OTTAWA – After more than a week of on-camera rehearsals, the Senate's daily proceedings will be televised for the first time when senators return to their new chamber on March 18.

Seven remote-operated cameras have been set up around the chamber to capture the debates, votes and all other happenings. This is one of the new features of the Senate’s temporary new home in the Government Conference Centre.

Senators have been in their new digs since they returned in mid-February, but the broadcast of their proceedings was delayed in part due to a ceiling gap that senators said allowed noise from the foyer and mezzanine flood into the chamber, creating an audio issue.

As a result, the Senate Internal Economy, Budgets and Administration Committee (CIBA) announced in December that sittings in the new year would be delayed until Feb. 19, and the broadcasting would go live in March, "to allow for testing and rehearsal."

During that meeting Conservative Sen. Scott Tannas said that it would be "prudent to start live broadcasting of the Senate chamber after an appropriate testing period."

The audio issue was resolved in time for the senators' return, so they had six sitting days over two weeks to practice with the cameras rolling.

Citing the CIBA decision that agreed to go live in March, a Senate official speaking on background to said that there was no plan to make these initial televised hearings public, despite the cameras being fully functioning.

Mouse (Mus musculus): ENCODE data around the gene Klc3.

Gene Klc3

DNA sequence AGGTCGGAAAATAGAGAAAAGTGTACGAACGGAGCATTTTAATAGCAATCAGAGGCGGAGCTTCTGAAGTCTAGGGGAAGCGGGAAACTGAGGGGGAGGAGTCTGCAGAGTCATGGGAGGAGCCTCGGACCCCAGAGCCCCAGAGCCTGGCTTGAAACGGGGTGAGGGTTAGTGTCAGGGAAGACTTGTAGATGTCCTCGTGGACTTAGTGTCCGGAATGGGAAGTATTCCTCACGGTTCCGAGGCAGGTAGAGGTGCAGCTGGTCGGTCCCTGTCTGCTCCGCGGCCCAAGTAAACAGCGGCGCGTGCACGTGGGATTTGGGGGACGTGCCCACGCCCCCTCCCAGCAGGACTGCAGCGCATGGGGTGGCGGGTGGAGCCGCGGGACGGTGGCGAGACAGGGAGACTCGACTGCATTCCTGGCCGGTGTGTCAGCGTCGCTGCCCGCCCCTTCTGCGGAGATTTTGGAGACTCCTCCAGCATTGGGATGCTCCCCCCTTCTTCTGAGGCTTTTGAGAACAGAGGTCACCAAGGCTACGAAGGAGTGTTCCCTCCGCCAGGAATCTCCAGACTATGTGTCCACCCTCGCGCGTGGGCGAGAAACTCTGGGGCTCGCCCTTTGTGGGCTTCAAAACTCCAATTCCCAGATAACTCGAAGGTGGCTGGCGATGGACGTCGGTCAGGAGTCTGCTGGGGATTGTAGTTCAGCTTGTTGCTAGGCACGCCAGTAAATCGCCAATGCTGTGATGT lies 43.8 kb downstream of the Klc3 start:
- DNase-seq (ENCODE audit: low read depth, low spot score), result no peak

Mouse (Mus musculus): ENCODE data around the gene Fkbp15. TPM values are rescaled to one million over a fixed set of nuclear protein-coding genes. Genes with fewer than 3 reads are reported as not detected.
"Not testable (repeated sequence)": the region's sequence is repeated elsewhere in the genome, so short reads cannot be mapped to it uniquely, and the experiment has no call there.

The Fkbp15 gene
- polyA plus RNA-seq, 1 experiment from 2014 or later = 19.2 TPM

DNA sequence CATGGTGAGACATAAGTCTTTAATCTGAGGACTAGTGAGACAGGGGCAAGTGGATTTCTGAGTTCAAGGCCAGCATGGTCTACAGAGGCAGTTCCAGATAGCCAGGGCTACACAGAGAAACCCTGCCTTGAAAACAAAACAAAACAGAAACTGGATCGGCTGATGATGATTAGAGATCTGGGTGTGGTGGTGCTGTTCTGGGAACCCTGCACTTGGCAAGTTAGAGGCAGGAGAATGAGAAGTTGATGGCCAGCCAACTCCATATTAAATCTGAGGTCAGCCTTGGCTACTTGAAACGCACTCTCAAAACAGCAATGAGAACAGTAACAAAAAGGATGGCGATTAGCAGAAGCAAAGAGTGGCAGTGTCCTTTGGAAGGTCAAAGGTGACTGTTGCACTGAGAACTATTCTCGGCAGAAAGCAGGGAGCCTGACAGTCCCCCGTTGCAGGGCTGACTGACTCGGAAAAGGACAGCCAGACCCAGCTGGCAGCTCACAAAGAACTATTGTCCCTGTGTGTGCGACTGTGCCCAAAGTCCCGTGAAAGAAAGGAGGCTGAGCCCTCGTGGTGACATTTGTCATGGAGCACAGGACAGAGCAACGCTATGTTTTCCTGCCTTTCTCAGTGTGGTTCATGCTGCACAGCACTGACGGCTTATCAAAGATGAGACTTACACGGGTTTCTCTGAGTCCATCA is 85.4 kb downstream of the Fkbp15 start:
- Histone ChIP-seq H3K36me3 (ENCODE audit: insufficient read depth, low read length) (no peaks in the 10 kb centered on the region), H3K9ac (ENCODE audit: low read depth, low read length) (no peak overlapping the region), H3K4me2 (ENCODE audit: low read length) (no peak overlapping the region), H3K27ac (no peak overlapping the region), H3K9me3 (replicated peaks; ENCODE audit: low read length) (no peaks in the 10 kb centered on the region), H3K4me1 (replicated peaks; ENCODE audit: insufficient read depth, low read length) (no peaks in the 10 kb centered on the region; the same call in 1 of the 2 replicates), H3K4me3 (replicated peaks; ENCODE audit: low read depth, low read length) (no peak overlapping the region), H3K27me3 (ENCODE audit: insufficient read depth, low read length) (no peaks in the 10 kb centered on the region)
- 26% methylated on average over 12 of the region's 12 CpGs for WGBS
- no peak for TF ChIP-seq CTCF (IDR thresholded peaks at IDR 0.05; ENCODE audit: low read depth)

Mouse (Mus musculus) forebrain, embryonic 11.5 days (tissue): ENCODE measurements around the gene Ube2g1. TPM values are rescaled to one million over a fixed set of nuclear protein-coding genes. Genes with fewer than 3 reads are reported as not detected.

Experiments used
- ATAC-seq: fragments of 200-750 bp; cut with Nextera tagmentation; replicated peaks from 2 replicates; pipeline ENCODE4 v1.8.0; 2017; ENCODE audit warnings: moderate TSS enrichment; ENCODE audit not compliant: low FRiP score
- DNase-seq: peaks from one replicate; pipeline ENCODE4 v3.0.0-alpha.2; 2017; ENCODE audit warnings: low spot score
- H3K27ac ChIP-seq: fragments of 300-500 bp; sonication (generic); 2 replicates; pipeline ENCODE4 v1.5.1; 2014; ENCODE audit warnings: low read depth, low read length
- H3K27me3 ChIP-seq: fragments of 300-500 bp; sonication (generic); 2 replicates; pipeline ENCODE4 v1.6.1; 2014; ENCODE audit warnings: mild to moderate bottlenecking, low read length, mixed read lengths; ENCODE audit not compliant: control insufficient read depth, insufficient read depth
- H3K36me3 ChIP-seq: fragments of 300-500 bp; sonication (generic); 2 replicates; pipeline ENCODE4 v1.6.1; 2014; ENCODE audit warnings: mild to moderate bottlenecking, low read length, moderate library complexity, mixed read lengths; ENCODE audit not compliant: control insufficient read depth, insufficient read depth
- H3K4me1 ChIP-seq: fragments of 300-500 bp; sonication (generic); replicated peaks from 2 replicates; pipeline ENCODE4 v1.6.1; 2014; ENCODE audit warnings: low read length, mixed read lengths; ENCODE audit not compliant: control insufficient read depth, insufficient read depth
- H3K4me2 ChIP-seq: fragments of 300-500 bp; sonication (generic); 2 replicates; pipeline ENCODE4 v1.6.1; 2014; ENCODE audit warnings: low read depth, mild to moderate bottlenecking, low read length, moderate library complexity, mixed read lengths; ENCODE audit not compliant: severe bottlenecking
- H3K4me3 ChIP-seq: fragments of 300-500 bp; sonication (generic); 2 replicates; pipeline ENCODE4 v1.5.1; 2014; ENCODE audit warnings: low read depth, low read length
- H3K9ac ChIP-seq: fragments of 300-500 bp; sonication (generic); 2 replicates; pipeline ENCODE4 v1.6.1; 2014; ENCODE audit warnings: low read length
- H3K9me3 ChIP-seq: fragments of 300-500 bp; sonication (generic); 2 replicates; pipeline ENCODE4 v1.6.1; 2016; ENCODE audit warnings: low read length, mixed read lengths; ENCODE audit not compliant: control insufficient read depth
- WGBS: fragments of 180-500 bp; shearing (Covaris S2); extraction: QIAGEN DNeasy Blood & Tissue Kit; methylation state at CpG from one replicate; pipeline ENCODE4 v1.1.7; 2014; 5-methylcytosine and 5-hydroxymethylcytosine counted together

"In February, the Senate Chamber proceedings were videotaped and sent to senators only, so they could familiarize themselves with the video footage," said Hilary Bittle, a spokesperson in the office of Sen. Sarabjit Marwah, who chairs CIBA.

The live audio recordings of these February Senate sitting days are still available, as had been the case in the old Senate chamber.

The footage from these days was also shared with the television technicians to address any filming issues. For example, senators can address their remarks to colleagues, which can result in them turning around with their backs to the camera during debate. This is in contrast to the House of Commons, where MPs deliver their remarks while facing the Speaker. Members of Parliament have had their daily proceedings captured on video for decades.

Having cameras capture the Senate on video for all Canadians to see is new territory for senators. Though, there have been special circumstances where the Senate has allowed cameras inside to capture key moments, such as the Speech from the Throne at the start of a Parliament, or significant debates such as the one on marijuana legalization.

The Senate sitting on Monday begins at 6 p.m.